In modern imperialism, race, colonization and Christianity have historically been so intrinsically embedded with one another that the connections between them have seemed natural, and Christian theologians have participated in the geographical and geopolitical construction of this imperialism. Willie James Jennings's book is a genealogy of their participation.
Seven years in the writing, this is a significant and comprehensive history of African Americans and their quest for recognition in the Episcopal Church. It completes a trilogy that began with George Freeman Bragg's History of the Afro-American Group (1922) and continued with Harold Lewis's Yet with a Steady Beat (1996).
Black theology as an intellectual discipline and as systematic discourse is virtually synonymous with the name and academic career of James H. Cone. Currently the Charles A. Briggs Distinguished Professor of Systematic Theology at New York's Union Theological Seminary, Cone is considered by many to be the father of the contemporary black theology movement.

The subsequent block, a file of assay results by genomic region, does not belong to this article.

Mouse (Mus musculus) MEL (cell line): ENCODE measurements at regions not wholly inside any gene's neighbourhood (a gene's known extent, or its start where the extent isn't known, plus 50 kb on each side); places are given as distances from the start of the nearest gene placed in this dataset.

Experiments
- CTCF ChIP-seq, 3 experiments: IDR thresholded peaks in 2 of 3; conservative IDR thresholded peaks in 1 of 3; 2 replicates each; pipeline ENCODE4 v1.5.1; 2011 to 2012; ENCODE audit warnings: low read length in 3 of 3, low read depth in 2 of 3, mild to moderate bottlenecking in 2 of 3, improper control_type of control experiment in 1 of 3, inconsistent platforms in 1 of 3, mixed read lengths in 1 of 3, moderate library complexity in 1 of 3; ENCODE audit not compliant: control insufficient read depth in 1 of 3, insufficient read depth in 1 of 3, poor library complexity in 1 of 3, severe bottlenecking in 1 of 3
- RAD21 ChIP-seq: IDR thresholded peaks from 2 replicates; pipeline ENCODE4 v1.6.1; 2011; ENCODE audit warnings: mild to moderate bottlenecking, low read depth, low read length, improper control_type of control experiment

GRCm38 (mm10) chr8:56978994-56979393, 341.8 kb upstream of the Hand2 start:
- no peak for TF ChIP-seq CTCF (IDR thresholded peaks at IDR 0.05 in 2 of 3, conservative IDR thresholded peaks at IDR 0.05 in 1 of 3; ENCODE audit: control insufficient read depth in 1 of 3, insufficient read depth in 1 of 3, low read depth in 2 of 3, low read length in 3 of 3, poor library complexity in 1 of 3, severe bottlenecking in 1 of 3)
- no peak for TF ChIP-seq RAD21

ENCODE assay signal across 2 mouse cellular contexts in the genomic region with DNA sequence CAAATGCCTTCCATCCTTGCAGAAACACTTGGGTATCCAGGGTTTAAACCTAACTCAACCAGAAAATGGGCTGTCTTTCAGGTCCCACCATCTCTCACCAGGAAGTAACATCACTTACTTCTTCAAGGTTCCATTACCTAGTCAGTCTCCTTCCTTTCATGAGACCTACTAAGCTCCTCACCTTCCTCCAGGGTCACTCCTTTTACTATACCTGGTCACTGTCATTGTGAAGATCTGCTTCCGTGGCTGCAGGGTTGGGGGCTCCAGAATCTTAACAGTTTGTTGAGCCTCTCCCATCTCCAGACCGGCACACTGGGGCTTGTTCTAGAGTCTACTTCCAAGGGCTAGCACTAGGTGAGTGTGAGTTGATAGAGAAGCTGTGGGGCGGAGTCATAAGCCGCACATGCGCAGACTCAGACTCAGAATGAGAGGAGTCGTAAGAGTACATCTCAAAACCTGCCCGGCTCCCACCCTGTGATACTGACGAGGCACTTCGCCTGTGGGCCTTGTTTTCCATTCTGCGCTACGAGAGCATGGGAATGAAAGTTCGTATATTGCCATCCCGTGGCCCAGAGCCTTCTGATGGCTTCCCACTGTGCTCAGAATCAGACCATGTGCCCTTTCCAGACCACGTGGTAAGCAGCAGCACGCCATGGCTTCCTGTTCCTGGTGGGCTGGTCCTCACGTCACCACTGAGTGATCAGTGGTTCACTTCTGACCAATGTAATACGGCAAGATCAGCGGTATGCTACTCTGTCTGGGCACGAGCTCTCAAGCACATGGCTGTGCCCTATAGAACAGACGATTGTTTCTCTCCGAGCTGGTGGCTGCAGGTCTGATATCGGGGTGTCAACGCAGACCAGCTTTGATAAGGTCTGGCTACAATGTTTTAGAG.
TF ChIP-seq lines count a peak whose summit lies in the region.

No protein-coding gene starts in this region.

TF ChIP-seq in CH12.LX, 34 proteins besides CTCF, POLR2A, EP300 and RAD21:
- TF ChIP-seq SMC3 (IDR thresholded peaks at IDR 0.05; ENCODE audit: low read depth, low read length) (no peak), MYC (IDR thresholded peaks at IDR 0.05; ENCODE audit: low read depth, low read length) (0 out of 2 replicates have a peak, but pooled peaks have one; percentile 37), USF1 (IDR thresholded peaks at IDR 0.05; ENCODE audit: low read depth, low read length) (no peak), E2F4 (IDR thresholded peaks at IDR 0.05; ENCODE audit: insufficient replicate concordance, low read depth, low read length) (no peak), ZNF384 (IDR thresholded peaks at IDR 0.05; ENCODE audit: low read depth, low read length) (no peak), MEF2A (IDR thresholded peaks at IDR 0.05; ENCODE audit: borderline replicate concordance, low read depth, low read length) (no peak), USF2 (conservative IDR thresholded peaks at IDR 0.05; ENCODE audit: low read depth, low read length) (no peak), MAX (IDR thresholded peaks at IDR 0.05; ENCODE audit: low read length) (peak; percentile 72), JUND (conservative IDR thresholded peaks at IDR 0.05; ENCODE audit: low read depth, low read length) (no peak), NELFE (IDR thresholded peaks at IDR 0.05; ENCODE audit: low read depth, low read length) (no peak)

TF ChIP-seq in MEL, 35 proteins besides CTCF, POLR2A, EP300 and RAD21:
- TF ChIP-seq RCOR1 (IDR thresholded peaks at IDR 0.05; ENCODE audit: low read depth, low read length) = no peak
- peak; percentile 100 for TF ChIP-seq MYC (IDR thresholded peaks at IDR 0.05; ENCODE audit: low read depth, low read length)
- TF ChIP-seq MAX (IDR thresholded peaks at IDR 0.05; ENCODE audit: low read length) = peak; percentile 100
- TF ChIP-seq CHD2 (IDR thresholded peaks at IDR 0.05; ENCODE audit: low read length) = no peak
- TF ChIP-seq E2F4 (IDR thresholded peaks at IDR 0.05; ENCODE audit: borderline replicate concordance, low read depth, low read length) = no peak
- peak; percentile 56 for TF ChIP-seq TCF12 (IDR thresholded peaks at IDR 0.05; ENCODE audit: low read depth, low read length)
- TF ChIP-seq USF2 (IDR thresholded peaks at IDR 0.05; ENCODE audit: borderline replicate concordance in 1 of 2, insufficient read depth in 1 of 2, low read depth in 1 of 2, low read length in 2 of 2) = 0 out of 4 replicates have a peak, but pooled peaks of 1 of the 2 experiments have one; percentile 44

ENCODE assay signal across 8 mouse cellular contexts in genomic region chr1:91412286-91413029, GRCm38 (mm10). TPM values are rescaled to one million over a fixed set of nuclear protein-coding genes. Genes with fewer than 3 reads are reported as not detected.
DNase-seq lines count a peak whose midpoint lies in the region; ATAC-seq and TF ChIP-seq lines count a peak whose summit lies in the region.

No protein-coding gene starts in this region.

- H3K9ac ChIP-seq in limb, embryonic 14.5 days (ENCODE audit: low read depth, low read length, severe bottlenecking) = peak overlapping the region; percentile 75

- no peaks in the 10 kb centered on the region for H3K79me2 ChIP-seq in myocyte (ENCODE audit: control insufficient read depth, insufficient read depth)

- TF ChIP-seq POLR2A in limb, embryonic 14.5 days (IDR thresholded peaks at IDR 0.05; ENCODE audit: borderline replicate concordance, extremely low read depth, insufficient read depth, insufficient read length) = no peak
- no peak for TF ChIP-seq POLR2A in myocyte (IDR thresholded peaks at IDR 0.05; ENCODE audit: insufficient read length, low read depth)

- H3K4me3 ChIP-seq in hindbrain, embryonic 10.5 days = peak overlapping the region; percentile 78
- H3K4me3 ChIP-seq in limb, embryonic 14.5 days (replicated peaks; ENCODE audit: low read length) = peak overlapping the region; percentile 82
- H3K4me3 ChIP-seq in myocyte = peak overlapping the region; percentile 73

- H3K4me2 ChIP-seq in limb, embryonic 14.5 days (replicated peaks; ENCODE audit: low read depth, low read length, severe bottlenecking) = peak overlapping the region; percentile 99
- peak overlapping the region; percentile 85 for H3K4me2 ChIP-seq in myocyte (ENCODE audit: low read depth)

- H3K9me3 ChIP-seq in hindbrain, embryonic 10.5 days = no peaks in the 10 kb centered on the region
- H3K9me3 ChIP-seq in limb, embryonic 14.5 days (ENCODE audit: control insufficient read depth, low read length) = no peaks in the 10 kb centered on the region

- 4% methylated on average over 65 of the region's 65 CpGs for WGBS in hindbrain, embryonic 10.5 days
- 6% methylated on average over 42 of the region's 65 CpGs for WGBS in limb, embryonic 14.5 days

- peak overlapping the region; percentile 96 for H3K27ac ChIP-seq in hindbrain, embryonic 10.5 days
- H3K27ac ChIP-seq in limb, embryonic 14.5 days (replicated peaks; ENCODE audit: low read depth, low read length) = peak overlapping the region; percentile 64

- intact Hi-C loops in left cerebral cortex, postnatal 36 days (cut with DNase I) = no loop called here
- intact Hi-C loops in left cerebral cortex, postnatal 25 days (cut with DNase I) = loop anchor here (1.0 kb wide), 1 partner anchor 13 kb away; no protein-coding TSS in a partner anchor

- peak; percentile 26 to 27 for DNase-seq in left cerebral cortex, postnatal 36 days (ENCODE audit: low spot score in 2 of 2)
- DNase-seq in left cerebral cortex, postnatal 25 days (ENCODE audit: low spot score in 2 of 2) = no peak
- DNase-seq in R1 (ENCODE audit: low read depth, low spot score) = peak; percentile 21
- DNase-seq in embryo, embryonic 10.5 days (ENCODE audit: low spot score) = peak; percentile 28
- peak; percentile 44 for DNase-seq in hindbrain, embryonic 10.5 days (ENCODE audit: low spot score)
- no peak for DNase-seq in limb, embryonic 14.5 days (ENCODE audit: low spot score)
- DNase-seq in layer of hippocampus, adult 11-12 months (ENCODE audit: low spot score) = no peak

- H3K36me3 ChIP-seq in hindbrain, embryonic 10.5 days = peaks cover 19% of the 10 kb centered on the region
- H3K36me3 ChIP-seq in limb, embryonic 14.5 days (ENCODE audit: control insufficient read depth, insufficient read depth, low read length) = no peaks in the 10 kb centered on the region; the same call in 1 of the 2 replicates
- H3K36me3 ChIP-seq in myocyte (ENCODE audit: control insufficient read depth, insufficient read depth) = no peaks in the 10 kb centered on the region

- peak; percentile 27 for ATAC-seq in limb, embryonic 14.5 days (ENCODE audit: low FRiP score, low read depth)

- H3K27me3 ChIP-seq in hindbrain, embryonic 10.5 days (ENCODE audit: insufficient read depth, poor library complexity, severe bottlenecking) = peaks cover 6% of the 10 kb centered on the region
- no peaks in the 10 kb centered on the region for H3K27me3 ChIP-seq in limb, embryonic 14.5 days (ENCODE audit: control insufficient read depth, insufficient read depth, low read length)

My generation--the tail-end
of X, or early Millennials--grew up in a time of soft racism and racial
inequality; we were also brought up to be tolerant and "color blind." Like most of
my peers, I wouldn't be caught dead using the n-word (despite being a bit of a
When United Methodist delegates take their seats at the church’s May 2-12 General Conference in Cleveland, they’ll be facing decisions on 2,500 or more pieces of legislation, including a far-reaching proposal to restructure the denomination.
Last year marked the 40th anniversary of the assassination of Martin Luther King Jr., and anyone who followed the media coverage of that occasion understands all too well that the identity of the civil rights leader is fiercely contested.